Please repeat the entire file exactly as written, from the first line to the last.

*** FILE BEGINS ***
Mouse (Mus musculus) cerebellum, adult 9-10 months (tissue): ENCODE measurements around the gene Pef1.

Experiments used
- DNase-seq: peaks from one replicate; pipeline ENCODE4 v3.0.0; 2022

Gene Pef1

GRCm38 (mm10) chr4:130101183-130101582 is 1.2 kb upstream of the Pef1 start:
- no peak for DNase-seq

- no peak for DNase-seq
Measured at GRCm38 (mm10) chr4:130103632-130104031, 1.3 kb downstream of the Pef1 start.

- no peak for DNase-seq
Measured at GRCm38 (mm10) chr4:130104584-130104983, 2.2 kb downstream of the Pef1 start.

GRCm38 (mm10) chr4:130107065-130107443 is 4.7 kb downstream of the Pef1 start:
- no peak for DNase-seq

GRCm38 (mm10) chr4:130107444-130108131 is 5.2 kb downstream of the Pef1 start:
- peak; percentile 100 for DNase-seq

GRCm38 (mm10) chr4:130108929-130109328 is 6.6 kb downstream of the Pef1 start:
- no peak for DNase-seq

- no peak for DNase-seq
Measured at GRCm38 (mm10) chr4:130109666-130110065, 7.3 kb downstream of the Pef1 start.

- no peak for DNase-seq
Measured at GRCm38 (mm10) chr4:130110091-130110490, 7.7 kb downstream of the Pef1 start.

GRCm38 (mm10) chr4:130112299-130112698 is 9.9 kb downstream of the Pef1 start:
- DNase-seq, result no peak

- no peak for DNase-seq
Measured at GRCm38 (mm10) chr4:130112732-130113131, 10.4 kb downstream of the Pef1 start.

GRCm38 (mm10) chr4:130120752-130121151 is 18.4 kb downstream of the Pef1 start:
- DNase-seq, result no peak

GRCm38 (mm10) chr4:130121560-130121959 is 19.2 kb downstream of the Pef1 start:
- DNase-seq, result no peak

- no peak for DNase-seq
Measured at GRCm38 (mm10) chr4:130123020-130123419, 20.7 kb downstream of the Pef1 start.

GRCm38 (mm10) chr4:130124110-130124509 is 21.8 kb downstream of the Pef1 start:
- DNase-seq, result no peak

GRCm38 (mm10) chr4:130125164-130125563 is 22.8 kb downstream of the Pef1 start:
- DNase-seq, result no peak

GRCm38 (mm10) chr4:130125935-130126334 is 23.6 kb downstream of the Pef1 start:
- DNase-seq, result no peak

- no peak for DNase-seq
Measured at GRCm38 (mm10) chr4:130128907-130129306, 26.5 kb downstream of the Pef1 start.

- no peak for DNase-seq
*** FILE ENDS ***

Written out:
Mouse (Mus musculus) cerebellum, adult 9-10 months (tissue): ENCODE measurements around the gene Pef1.

Experiments used
- DNase-seq: peaks from one replicate; pipeline ENCODE4 v3.0.0; 2022

Gene Pef1

GRCm38 (mm10) chr4:130101183-130101582 is 1.2 kb upstream of the Pef1 start:
- no peak for DNase-seq

- no peak for DNase-seq
Measured at GRCm38 (mm10) chr4:130103632-130104031, 1.3 kb downstream of the Pef1 start.

- no peak for DNase-seq
Measured at GRCm38 (mm10) chr4:130104584-130104983, 2.2 kb downstream of the Pef1 start.

GRCm38 (mm10) chr4:130107065-130107443 is 4.7 kb downstream of the Pef1 start:
- no peak for DNase-seq

GRCm38 (mm10) chr4:130107444-130108131 is 5.2 kb downstream of the Pef1 start:
- peak; percentile 100 for DNase-seq

GRCm38 (mm10) chr4:130108929-130109328 is 6.6 kb downstream of the Pef1 start:
- no peak for DNase-seq

- no peak for DNase-seq
Measured at GRCm38 (mm10) chr4:130109666-130110065, 7.3 kb downstream of the Pef1 start.

- no peak for DNase-seq
Measured at GRCm38 (mm10) chr4:130110091-130110490, 7.7 kb downstream of the Pef1 start.

GRCm38 (mm10) chr4:130112299-130112698 is 9.9 kb downstream of the Pef1 start:
- DNase-seq, result no peak

- no peak for DNase-seq
Measured at GRCm38 (mm10) chr4:130112732-130113131, 10.4 kb downstream of the Pef1 start.

GRCm38 (mm10) chr4:130120752-130121151 is 18.4 kb downstream of the Pef1 start:
- DNase-seq, result no peak

GRCm38 (mm10) chr4:130121560-130121959 is 19.2 kb downstream of the Pef1 start:
- DNase-seq, result no peak

- no peak for DNase-seq
Measured at GRCm38 (mm10) chr4:130123020-130123419, 20.7 kb downstream of the Pef1 start.

GRCm38 (mm10) chr4:130124110-130124509 is 21.8 kb downstream of the Pef1 start:
- DNase-seq, result no peak

GRCm38 (mm10) chr4:130125164-130125563 is 22.8 kb downstream of the Pef1 start:
- DNase-seq, result no peak

GRCm38 (mm10) chr4:130125935-130126334 is 23.6 kb downstream of the Pef1 start:
- DNase-seq, result no peak

- no peak for DNase-seq
Measured at GRCm38 (mm10) chr4:130128907-130129306, 26.5 kb downstream of the Pef1 start.

- no peak for DNase-seq